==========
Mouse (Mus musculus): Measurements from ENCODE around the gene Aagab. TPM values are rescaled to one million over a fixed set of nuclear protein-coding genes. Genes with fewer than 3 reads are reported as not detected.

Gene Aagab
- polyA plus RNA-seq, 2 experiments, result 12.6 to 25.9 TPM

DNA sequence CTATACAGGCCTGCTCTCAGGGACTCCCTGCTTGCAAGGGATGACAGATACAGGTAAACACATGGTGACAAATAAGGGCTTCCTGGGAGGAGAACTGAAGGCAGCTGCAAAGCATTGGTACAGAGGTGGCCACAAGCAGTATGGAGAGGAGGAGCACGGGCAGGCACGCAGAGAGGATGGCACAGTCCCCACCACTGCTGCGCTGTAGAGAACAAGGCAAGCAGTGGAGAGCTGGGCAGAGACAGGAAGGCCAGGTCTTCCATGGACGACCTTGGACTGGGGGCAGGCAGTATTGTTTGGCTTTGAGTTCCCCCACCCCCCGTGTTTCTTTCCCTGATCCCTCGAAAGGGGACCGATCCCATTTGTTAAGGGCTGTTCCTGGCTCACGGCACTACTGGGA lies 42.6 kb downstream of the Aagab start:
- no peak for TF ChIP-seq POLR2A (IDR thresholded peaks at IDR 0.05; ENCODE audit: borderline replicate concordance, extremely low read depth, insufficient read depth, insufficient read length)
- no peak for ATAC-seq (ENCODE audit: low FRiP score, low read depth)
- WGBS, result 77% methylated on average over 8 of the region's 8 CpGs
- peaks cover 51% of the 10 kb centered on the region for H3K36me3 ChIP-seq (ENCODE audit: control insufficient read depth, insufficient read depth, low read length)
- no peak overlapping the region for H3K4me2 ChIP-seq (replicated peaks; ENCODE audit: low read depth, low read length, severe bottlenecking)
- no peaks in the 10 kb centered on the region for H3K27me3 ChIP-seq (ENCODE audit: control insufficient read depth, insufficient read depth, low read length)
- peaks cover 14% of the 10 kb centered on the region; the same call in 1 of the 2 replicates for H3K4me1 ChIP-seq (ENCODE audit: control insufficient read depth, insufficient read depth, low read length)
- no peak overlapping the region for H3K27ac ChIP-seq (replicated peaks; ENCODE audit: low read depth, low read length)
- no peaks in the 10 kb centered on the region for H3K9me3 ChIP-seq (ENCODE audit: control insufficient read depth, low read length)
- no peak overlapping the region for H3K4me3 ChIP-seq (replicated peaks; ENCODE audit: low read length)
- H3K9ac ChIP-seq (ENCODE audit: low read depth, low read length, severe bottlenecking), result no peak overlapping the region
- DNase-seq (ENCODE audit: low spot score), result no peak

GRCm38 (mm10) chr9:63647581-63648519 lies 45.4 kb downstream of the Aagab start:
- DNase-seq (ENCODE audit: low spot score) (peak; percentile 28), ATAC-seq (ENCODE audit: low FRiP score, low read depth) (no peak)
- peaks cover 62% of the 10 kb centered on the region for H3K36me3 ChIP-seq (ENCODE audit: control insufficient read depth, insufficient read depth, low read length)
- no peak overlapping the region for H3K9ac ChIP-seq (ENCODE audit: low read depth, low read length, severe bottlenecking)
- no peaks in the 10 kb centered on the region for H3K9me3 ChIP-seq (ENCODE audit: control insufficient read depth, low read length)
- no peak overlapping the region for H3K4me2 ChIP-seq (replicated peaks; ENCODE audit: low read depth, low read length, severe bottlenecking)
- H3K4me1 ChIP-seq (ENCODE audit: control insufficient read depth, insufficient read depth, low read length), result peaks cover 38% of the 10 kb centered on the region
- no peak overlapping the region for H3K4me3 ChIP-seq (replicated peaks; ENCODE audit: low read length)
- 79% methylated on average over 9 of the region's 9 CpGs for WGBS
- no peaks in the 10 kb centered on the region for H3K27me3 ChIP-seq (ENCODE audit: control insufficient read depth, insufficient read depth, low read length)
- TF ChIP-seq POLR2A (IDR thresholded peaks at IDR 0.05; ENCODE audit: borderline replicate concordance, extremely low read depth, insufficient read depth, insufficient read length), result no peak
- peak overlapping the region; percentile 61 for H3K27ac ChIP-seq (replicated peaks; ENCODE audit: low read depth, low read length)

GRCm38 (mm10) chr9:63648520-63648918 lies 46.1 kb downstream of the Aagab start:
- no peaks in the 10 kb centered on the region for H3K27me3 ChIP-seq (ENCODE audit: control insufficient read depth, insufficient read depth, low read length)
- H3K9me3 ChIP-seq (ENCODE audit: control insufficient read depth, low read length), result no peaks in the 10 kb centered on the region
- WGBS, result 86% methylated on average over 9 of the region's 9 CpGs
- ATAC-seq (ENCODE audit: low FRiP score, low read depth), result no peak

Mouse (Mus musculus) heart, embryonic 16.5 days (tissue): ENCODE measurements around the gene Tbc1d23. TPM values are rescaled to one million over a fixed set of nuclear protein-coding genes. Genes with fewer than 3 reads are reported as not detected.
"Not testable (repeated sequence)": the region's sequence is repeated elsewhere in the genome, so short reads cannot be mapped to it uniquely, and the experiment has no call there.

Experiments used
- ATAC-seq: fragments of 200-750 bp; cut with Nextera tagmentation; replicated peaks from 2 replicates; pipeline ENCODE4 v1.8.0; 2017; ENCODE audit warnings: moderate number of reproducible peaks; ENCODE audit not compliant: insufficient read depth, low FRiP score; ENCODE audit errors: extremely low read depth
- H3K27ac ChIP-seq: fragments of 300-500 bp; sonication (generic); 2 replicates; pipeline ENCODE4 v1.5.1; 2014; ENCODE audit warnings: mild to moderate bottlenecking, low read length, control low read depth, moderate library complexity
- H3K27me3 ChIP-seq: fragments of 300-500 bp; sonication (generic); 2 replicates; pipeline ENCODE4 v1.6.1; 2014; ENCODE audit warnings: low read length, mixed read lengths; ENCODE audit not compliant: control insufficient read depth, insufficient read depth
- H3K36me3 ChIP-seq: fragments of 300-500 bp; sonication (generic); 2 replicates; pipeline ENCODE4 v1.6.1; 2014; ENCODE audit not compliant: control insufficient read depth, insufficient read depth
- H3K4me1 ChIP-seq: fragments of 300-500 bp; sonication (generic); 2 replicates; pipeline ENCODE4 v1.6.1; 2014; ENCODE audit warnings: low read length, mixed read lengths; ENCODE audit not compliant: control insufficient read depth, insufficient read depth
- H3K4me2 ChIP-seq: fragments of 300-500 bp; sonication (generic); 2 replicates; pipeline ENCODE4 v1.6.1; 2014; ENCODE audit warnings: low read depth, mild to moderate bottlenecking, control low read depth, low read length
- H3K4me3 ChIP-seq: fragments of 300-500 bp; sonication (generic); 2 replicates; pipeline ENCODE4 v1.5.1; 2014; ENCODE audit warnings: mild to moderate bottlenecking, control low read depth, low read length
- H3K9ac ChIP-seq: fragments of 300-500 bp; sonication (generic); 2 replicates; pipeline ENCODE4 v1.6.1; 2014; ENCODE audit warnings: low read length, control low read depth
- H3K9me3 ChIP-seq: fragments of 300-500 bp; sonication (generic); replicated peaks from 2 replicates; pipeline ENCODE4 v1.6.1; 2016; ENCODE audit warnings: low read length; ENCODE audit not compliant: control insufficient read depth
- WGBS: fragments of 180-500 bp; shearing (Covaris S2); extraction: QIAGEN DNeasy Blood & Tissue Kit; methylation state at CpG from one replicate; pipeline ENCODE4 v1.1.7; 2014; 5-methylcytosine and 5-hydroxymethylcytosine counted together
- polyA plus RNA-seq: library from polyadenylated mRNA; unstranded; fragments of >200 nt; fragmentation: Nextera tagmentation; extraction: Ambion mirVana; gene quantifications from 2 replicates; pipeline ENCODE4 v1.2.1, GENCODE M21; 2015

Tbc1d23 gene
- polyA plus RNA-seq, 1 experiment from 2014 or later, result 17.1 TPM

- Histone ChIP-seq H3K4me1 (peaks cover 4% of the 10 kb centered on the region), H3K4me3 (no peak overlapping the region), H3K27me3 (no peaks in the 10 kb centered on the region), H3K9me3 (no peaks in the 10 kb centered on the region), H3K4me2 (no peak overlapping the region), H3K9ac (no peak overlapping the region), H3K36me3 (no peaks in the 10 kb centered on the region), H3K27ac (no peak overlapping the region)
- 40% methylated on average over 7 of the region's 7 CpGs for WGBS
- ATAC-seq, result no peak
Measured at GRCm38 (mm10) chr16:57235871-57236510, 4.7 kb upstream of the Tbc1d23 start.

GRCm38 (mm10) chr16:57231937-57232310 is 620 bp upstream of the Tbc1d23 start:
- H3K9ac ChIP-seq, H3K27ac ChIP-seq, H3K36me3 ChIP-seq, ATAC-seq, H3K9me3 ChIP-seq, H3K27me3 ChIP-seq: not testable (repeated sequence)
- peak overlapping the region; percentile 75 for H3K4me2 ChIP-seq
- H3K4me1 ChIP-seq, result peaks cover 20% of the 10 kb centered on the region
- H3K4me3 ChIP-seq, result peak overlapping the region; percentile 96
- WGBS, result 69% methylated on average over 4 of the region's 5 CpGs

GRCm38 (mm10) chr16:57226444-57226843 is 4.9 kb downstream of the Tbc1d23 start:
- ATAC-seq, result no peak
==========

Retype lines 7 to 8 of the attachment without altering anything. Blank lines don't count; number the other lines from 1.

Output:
- WGBS, result 77% methylated on average over 8 of the region's 8 CpGs
- peaks cover 51% of the 10 kb centered on the region for H3K36me3 ChIP-seq (ENCODE audit: control insufficient read depth, insufficient read depth, low read length)